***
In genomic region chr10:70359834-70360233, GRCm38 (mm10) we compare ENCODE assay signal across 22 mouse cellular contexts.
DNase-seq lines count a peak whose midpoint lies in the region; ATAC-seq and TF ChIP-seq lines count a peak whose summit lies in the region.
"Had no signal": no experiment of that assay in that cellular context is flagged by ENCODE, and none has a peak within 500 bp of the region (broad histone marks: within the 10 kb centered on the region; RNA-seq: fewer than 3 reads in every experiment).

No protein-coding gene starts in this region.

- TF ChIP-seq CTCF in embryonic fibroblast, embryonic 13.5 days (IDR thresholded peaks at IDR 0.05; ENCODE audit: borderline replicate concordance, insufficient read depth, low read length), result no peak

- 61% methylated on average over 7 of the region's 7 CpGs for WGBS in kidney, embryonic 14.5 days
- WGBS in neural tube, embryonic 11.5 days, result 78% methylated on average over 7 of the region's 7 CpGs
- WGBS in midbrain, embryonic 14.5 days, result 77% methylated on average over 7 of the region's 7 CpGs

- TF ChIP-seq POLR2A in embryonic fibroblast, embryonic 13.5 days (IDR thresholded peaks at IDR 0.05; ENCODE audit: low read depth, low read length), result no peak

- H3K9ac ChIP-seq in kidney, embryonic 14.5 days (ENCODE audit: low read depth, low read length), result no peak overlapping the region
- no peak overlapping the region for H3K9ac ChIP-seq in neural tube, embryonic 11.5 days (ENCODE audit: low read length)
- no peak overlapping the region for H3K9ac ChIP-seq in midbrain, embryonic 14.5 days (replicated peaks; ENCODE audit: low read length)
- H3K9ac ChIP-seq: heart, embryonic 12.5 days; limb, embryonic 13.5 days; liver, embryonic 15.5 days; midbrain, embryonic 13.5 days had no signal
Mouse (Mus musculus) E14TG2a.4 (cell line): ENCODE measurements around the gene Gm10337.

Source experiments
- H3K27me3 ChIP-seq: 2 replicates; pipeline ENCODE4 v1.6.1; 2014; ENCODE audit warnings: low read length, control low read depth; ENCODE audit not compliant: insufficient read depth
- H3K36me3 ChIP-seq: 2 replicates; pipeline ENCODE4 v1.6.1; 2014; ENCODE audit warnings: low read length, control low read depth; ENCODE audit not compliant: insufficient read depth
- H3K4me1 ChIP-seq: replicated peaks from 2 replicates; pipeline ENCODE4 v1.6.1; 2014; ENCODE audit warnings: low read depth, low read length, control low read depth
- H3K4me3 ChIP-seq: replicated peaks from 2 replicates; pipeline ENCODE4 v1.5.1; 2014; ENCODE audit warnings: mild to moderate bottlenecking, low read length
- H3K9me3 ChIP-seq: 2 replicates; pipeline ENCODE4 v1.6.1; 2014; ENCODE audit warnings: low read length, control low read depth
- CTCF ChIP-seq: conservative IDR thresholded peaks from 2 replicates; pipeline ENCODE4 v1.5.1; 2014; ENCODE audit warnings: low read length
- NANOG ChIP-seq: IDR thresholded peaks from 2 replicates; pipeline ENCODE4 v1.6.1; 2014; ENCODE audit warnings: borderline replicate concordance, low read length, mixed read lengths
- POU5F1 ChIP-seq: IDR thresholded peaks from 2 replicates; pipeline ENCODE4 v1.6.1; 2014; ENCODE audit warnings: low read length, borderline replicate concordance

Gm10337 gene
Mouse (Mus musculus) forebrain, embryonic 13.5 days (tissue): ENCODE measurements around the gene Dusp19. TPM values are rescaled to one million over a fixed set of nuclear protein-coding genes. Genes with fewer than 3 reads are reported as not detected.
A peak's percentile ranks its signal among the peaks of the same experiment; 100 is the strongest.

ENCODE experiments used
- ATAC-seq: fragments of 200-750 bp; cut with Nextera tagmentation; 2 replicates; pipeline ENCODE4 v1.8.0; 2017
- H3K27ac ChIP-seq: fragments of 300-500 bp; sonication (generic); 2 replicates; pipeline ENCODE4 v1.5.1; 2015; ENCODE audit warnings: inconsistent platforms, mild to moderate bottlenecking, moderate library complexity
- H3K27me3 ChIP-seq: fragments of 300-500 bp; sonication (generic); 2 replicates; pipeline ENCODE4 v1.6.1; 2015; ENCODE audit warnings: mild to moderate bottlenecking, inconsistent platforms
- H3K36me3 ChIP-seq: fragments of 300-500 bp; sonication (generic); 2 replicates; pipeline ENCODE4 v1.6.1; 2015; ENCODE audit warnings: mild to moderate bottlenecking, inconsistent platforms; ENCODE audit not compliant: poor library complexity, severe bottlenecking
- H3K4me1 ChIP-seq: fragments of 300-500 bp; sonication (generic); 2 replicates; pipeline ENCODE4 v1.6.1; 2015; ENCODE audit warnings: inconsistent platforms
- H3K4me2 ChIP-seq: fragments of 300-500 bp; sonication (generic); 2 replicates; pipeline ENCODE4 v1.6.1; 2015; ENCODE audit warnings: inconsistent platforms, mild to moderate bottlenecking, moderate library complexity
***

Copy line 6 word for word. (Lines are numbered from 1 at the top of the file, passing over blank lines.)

- 61% methylated on average over 7 of the region's 7 CpGs for WGBS in kidney, embryonic 14.5 days